Turkey’s economy is expected to post double-digit growth in 2021, President Recep Tayyip Erdoğan said on Thursday, higher than the previous government’s forecast.
“Although international institutions estimate growth of 9%, we believe that we will reach double-digit growth figures by the end of the year,” Erdoğan said in a video message to the Turkey 2023 Summit, hosted by the daily and broadcaster Sabah of Turkuvaz Media Group. One by.
Turkey’s economy grew 21.7% year-on-year in the second quarter, rebounding from a sharp slowdown a year earlier due to COVID-19 restrictions.
The government expects the economy to grow 9% this year before settling at around 5% growth next year, according to medium-term forecasts released in early September.
Recalling that the country’s gross domestic product (GDP) grew by 7.2% and 21.7% in the first two quarters, Erdoğan said the country would continue to prosper.
He went on to say that there was hope of winning the fight against the coronavirus and that measures to normalize the health, transport, education and commerce sectors were bearing fruit.
The global economy, which shrunk last year, is recovering, production and export activities are increasing and there is a strong recovery in tourism, he noted.
“However, as humanity resolves the issues regarding the health dimension of the pandemic, it faces different issues; global inflation, like last year’s economic recession, is the most serious problem facing humanity today, ”Erdoğan added.
He noted that supermarket shelves had been left empty due to problems in supply chains leading to higher prices for consumer goods and additional burden on the public.
“This situation has led to an increase in racism, Islamophobia and xenophobia, especially in Western countries,” he said.
In light of these threats also affecting Turkish citizens abroad, Turkey has designed and implemented policies to protect their interests, he said.
He noted that many developed countries had halted their economic activity due to the pandemic, but Turkey continued production while complying with health measures.
EBRD Upgrade Forecast
Just before the president’s remarks, the European Bank for Reconstruction and Development (EBRD) said it expects the economy to grow 9% this year, driven by a recovery in exports and tourism.
The EBRD, which updated its global economic outlook, predicted in June that the Turkish economy would grow 5.5% in 2021, but raised its estimate amid strong domestic demand and exports and reopening of crucial tourism sector as pandemic abates.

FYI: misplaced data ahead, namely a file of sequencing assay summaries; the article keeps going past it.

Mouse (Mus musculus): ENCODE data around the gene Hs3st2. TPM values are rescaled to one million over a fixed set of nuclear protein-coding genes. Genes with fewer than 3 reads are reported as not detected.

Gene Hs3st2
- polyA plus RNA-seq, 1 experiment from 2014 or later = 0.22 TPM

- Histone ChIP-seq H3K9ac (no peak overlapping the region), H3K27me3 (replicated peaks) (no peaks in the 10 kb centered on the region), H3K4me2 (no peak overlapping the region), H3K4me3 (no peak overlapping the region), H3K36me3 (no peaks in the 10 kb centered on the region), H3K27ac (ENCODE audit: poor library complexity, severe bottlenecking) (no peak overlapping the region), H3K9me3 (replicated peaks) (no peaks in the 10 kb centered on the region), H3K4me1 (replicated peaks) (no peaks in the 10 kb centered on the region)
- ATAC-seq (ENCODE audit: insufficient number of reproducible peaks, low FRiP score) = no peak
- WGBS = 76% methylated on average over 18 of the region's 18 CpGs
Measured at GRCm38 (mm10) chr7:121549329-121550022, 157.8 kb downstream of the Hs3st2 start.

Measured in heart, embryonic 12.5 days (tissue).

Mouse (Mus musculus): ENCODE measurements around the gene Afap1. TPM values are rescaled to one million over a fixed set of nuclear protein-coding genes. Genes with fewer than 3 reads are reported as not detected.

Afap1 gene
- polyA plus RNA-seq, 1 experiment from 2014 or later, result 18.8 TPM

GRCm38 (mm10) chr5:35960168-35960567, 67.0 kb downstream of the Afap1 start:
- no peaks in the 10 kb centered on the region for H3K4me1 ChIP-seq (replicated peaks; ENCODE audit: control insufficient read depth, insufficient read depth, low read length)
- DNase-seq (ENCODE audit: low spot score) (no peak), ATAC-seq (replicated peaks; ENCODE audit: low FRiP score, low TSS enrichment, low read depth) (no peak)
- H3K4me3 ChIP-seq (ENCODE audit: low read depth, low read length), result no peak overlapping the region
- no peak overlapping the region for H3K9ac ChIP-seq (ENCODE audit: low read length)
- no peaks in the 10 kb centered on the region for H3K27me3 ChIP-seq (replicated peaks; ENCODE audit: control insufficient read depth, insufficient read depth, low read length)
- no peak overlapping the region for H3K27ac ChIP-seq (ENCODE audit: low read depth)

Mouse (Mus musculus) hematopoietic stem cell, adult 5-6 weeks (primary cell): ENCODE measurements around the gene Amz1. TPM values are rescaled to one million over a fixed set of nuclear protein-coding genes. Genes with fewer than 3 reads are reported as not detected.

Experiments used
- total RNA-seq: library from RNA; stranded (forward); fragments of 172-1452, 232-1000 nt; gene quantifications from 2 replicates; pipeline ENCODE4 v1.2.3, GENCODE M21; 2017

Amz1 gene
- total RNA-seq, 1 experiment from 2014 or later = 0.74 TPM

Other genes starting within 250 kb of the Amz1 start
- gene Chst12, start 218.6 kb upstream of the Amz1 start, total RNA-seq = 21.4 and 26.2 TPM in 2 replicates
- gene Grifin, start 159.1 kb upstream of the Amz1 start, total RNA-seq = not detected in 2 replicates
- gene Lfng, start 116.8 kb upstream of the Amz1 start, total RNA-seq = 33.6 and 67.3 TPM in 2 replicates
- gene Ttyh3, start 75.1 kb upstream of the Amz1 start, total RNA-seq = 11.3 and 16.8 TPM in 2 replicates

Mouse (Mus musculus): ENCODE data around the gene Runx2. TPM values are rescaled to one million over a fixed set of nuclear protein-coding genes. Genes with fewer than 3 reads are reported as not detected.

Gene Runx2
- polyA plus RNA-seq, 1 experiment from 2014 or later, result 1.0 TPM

Still, he said high inflation could still hurt the recovery.
The EBRD also said in a report released on Thursday that it expects the Turkish economy to settle at potential growth close to 3.5% next year, driven by exports. However, he added that rising energy prices pose risks.
The annual inflation rate reached 19.89% year-on-year in October, according to official data on Wednesday, driven by prices for food, services, housing and transport, partly reflecting the surge in prices. global energy.
The Central Bank of the Republic of Turkey (CBRT) surprised the markets by moving towards an easing of its policy in September, lowering its policy rate sharply to 16% in the last two months.
The bank says inflation is temporary and has signaled a more, if less aggressive, slowdown before the end of the year. Last week, he said achieving a current account surplus would ease pressure on the pound.
In addition, the international rating agency Moody’s also on Wednesday raised Turkey’s economic growth forecast for 2021 from 6% to 9%, citing increased export earnings and positive employment development.
He sees the economy growing by 4.8% in 2022 and 5% in 2023.
Last month, the International Monetary Fund (IMF) noted that the economy is expected to grow at a high rate of 9% this year, well above a forecast of 5.8% in July.
The Organization for Economic Co-operation and Development (OECD) said in September it saw the country’s GDP grow 8.4% this year, up from its previous forecast of 5.7%.
Among other things, global rating agency Fitch said in August that it expects growth to reach 9.2% from its previous estimate of 7.9%.
Its counterpart Standard & Poor’s (S&P) also raised its forecast to 8.6%, against 6.1% previously.